It’s another PBS Eons commission roundup day!
It’s another PBS Eons commission roundup day!
Seriemas are part of a lineage known as cariamiformes, highly terrestrial birds that were widespread across most of the world but are today represented today by only two living species in South America. During the Cenozoic this group repeatedly evolved into large predatory flightless forms like the the phorusrhacids and bathornithids, and were probably the closest avians ever got to recreating the “carnivorous theropod” body plan and ecological niche.
And yet none of them ever seem to have experimented with more dromaeosaurid-like claws.
…With one known exception.
Qianshanornis rapax here lived in East China during the mid-Paleocene, about 63 million years ago. It was a small cariamiform, probably around 30cm tall (1″), and is only known from fragmentary fossil material – but part of those fragments was a fairly well-preserved foot. And the bones of its second toe were unlike any other known Cenozoic bird, shaped incredibly similarly to those of dromaeosaurids and suggesting it may have had the same sort of big hyperextendible “sickle claw”.
While it had sturdy legs and short wings, and probably spent a lot of time walking on the ground like other cariamiformes, it was probably also still a fairly strong flier based on the known anatomy of its arms and shoulders.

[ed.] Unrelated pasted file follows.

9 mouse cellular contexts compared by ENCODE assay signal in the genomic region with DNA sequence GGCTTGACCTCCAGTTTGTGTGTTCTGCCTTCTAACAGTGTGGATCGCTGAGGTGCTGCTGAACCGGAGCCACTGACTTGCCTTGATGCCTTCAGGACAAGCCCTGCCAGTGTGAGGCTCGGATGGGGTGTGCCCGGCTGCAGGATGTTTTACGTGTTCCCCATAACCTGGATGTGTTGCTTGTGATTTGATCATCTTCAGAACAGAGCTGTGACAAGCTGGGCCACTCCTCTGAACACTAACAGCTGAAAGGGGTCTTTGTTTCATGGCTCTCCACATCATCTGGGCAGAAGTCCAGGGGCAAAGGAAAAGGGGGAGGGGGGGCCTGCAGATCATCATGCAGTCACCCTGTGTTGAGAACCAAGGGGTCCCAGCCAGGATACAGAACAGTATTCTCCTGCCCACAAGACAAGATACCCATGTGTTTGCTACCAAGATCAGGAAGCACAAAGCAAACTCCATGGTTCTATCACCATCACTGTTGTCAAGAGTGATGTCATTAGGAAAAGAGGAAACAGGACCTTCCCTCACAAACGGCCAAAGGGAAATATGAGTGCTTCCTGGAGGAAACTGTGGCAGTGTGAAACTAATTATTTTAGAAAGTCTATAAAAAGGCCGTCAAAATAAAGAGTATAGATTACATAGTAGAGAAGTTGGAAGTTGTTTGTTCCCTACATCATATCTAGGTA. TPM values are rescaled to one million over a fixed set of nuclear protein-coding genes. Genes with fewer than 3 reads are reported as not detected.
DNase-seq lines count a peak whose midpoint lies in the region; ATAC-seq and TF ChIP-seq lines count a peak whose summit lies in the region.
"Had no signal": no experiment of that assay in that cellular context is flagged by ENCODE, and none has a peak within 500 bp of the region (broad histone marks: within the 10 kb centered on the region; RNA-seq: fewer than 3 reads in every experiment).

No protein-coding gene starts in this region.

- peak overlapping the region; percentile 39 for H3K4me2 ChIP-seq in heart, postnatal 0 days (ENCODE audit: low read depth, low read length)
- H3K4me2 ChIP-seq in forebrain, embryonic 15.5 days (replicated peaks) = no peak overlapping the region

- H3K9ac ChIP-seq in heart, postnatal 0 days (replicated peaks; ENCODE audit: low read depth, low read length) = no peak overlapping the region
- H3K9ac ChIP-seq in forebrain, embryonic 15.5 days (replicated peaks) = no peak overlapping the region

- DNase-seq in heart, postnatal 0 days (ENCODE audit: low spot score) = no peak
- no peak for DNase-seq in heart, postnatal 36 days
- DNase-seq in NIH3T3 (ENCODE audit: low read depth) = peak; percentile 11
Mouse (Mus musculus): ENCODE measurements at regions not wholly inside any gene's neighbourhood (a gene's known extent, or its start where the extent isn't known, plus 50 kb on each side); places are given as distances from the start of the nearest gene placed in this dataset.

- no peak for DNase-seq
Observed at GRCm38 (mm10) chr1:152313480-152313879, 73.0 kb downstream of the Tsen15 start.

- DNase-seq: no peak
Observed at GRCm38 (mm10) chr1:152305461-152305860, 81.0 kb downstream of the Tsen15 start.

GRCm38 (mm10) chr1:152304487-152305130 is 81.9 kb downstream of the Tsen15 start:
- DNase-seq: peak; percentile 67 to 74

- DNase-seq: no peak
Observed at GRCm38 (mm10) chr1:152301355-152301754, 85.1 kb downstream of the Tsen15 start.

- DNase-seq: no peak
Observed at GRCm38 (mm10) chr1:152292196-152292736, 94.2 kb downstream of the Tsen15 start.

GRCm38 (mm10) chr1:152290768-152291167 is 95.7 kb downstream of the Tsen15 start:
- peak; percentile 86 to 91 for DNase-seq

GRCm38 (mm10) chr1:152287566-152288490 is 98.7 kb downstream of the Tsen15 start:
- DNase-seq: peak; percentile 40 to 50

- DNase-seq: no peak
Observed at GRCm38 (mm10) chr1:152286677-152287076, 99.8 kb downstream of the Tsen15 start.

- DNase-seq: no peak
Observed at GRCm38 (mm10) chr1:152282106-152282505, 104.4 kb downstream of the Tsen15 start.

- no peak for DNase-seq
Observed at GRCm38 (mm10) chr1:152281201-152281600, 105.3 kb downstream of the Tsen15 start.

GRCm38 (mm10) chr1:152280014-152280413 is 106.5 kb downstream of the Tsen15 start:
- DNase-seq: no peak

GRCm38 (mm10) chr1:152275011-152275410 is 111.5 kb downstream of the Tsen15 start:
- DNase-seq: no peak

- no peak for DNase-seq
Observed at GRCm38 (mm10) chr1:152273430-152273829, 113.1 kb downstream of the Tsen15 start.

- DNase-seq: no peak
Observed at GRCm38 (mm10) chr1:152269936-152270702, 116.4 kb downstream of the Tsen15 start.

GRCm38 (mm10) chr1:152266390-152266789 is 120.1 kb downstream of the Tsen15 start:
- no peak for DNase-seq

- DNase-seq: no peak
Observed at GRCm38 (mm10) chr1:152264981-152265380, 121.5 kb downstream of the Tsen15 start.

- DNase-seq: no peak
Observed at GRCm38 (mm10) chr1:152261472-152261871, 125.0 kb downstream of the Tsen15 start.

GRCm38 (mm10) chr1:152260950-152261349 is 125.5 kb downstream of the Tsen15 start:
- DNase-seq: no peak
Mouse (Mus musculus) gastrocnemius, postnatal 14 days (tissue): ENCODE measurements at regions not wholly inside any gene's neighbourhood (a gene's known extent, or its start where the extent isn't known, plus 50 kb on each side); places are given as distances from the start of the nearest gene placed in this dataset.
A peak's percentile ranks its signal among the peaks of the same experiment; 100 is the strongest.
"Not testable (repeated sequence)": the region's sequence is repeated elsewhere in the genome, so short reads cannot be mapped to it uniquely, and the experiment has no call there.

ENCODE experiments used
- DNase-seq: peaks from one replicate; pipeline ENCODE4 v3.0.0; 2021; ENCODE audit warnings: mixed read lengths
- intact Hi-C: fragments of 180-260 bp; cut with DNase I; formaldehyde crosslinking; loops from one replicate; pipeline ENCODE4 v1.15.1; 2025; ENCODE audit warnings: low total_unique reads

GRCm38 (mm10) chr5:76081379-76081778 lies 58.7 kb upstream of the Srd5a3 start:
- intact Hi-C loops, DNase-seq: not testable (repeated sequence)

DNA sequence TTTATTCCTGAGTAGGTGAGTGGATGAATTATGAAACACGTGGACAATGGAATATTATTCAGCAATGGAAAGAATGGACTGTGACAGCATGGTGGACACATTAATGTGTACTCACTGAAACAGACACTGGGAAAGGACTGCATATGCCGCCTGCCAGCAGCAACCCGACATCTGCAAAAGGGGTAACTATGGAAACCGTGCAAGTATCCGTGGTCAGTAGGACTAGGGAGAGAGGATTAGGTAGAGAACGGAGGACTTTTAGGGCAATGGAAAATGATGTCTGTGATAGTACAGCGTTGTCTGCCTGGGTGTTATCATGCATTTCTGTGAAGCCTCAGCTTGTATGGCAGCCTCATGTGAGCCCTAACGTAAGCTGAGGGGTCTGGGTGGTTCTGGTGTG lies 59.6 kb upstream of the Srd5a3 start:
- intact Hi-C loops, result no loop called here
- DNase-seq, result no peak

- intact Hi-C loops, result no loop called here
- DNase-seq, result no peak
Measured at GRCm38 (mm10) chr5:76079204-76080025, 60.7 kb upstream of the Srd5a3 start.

Unfortunately, though, its head and claws were entirely missing, so without more fossil discoveries it’s hard to say anything definite about its ecology. I’ve restored it here based on other predatory cariamiformes, but since it was also closely related to a herbivorous species it’s not clear whether Qianshanornis was truly a dromaeosaur-mimic or if something else was going on with that unique second toe.
Although much less famous than their larger horned and frilled relatives, the leptoceratopsids were a widespread and successful group of ceratopsian dinosaurs during the Late Cretaceous, with fossils known from North America, Asia, and Europe (and, dubiously, Australia).
They were fairly small stocky quadrupedal dinosaurs, sort of pig-like, with short deep jaws and powerful beaks adapted for eating fibrous low-level plants like ferns and cycads – and to process such tough food they even evolved a chewing style similar to mammals like rodents.
Prenoceratops pieganensis here is known from the Two Medicine Formation bone beds in Montana, USA, dating to about 74 million years ago. Around 1.5-2m long (~5′-6’6″), it was very similar to its later relative Leptoceratops, but had a slightly lower, more sloping shape to its skull.
The pelagornithids, or “pseudotooth birds”, were a group of large seabirds that were found around the world for almost the entire Cenozoic, existing for at least 60 million years and only going completely extinct just 2.5 million years ago.
Their evolutionary relationships are uncertain and in the past they’ve been considered as relatives of pelicaniformes, albatrosses and petrels, or storks, but more recently they’ve been proposed to have been closer related to ducks and geese instead.
Whatever they were, they were some of the largest birds to ever fly, and many of the “smaller” species still had wingspans comparable to the largest modern flying birds.